5 October 2015

Material world

I'm often surprised at which of my posts generate the most interest and comment: frequently it's those that are about something I'd thought to be a 'niche' area of mental health.

A prime example is 'Less is more', a post about obsessive-compulsive spartanism (OCS) that appeared in February 2014, and which is by far the most frequently viewed on my blog.

Spartanism is the opposite of hoarding, in that sufferers can't bear any clutter and continually seek to dispose of their possessions, often including items they actually need. This can be detrimental both to them and their families.

Having stumbled across an article on the condition, and recognised mild spartanistic tendencies in myself, I decided to investigate further. This was all new to me and so I didn't expected the flood of feedback that followed publication of my own piece on the subject.

Some readers described vividly how they felt when they had too many things around them:

'I get a physical sensation as though I'm being crushed.' 

'It literally feels like gears grinding in my head.'

Others talked about the losses they'd suffered: 'I've even left stuff behind when I've moved - on purpose. I've lost some good things that way.'

Image courtesy of  Matt Banks/FreeDigitalPhotos.net
One spoke of the battle between her minimalism and her husband's hoarding, and another of the devastating impact of her husband's spartanism: 'He recently gave away the last few sentimental items I had left. I don't know how to move forward since they're not replaceable. I understand his mind and empathise with him, however, it feels like basic trust is gone.'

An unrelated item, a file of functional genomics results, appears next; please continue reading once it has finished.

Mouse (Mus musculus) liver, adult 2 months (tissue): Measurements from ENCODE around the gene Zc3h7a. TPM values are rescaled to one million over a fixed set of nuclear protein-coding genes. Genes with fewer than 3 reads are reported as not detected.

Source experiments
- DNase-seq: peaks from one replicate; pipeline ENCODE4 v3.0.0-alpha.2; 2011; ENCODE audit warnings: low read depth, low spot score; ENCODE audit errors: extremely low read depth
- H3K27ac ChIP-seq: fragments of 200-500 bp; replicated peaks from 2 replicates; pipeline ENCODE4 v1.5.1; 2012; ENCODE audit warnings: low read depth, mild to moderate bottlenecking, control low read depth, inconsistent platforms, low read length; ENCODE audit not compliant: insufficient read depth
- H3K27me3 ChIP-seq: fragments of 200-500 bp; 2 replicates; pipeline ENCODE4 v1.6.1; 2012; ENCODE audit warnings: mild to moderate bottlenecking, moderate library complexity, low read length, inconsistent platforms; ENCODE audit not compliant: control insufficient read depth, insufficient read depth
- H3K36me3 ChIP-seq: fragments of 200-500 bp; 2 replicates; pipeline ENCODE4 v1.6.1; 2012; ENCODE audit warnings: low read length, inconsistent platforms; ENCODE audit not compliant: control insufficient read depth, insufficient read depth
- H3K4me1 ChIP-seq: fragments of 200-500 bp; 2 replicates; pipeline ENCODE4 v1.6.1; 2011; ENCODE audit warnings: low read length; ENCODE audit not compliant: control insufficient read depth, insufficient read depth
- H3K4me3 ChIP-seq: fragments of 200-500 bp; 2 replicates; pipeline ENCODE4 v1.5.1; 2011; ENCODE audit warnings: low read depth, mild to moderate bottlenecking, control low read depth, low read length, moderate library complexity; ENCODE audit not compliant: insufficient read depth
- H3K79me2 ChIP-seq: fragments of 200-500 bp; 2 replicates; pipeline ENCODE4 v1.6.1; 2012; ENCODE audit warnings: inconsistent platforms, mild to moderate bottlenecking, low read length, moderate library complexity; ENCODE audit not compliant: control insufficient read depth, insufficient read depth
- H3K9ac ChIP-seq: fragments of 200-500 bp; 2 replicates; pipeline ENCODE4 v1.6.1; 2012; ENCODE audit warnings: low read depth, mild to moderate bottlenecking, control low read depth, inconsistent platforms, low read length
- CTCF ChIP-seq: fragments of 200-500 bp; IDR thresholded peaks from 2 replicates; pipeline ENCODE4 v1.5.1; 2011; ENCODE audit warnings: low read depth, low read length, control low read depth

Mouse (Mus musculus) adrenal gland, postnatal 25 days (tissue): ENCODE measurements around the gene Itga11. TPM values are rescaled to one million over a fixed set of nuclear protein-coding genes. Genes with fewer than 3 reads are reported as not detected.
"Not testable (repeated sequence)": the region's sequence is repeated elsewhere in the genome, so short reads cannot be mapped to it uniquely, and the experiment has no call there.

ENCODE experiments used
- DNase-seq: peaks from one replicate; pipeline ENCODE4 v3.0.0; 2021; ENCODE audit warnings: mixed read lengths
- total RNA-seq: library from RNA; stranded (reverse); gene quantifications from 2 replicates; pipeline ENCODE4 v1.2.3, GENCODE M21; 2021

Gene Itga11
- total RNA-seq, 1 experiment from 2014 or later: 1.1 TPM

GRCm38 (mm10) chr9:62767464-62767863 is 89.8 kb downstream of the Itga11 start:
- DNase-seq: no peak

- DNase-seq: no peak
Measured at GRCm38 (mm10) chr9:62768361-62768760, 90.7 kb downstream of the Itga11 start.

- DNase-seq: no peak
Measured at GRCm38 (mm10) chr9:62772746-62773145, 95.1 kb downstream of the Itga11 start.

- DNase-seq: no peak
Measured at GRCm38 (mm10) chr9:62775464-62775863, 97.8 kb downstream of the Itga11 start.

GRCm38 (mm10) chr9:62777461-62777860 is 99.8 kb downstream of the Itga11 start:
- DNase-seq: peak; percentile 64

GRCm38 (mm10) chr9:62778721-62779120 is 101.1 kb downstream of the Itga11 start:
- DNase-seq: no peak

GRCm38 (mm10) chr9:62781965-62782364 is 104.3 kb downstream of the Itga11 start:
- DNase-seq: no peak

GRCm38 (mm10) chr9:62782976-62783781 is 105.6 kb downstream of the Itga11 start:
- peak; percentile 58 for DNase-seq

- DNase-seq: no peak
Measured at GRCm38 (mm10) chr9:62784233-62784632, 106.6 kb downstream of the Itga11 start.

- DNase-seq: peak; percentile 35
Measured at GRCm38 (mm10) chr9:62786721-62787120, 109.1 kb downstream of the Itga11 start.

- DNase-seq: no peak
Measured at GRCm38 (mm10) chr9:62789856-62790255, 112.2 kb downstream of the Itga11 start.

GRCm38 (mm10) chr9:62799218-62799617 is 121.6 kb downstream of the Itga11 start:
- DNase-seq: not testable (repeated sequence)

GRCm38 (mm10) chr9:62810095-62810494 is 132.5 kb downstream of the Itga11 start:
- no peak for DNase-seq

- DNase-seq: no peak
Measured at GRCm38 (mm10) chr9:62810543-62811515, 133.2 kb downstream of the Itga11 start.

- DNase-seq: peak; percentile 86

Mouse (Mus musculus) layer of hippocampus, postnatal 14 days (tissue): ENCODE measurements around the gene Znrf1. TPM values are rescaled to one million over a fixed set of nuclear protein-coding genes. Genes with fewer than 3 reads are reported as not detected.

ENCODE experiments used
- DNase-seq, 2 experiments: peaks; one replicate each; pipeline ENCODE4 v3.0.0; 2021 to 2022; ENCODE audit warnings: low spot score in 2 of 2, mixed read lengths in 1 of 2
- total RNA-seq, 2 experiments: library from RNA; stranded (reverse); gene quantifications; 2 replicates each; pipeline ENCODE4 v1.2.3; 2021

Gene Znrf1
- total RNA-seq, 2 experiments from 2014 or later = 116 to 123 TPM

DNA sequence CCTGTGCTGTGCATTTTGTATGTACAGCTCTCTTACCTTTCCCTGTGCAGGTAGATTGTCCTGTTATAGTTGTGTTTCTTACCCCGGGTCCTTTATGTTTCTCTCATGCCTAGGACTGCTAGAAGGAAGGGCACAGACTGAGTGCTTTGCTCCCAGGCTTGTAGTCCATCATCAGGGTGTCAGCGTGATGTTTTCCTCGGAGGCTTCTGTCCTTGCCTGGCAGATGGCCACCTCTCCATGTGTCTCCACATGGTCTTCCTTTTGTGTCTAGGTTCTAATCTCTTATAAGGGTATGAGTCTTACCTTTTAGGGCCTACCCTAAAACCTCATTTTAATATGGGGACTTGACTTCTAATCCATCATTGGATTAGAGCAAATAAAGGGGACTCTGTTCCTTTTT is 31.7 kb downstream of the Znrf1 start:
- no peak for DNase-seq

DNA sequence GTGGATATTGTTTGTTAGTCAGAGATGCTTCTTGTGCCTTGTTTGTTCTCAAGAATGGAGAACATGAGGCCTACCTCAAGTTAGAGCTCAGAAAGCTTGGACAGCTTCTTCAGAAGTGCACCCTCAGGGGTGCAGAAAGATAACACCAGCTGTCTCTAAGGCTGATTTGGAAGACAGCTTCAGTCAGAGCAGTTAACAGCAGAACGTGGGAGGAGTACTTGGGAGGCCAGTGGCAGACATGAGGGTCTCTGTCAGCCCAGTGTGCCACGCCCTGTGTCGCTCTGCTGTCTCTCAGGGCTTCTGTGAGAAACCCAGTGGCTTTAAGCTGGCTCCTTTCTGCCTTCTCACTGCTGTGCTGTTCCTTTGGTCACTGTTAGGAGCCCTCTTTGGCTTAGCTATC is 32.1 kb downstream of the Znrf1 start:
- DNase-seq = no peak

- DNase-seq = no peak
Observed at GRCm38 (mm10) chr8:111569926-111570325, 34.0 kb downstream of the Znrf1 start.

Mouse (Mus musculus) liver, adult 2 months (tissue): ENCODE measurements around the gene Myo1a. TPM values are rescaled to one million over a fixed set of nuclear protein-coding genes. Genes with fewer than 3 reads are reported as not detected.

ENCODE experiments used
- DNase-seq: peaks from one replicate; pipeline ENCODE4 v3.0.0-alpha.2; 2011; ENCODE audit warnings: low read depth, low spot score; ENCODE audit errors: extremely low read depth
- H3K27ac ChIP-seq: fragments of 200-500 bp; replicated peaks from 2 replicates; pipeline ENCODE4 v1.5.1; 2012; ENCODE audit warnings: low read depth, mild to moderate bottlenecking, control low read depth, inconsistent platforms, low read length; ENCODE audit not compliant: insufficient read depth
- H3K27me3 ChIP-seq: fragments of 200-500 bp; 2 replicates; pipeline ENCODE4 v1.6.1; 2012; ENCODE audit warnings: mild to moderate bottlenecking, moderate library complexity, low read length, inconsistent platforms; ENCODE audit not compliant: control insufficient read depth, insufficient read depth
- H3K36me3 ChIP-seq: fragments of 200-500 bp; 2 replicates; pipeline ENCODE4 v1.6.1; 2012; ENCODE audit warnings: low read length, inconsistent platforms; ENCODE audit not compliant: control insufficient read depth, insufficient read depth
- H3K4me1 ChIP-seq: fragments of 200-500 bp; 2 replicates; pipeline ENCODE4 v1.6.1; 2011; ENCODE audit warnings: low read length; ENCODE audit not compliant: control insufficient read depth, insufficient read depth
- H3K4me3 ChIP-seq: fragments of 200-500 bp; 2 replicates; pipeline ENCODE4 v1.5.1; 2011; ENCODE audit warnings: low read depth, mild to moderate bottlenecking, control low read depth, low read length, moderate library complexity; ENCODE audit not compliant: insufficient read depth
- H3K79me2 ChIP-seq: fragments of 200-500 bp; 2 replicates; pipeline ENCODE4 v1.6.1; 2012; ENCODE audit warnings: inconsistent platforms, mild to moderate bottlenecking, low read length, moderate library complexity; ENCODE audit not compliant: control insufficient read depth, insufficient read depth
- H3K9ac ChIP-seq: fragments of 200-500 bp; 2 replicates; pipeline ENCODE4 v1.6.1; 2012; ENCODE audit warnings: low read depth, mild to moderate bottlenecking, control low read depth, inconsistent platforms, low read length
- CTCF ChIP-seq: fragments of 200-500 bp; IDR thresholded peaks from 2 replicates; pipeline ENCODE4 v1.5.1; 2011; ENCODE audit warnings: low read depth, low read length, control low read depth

Yet another expressed a sentiment common to many with mental health disorders: 'It's comforting to know that others do similar things.' In fact, from this anecdotal evidence - from an international readership - it seems that a lot of people are affected by this condition.

This set me wondering whether this kind of behaviour is on the increase as a natural, and inevitable, reaction to the rampant consumerism and materialism of most first-world countries. Perhaps 'stuff is the new stress' for many of us? As one reader commented: 'I find that it's just too much for me to keep up with and take care of.'

A Canadian journalist recently asked me to contribute to a feature on OCS. It seems that, across the pond, decluttering has become a massive phenomenon. The gist of her piece was that, as a result, those with spartanism often find it difficult to make others understand that this is a real problem. 

The UK frequently adopts US trends, so I'm sure it's only a matter of time before we follow suit with decluttering. I for one would welcome that societal shift, as I feel much the same as one of my blog readers, who wrote: 'Clearing the physical space has created some much needed mental space and clarity...I didn't feel that I needed the possessions to be happy and the idea of a simpler life was so attractive and liberating.'

We'll have to find a balance between materialism and spartanism, though, or we'll only end up exchanging one problem for another!

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Anonymous said...

This is such an interesting topic, Helen. Yes, decluttering is big here in the US and there are people who make a living decluttering the homes of others. I've always found clutter stressful and try to declutter every now and then, but I certainly have material items that mean a lot to me that I would never dispose of. I think these tendencies in moderation can be a good thing. But as is often the case, when you cross over from "tendencies" to not being able to control yourself, then it becomes a real problem. Thanks for the information and insight!

Helen Barbour said...

ocdtalk, thanks for your comments. I reckon I should set myself as a declutterer and all-round life organiser - you should see the admin systems I have set up for my personal domestic affairs! If I get in now, I'll be ready for when the trend hits the UK...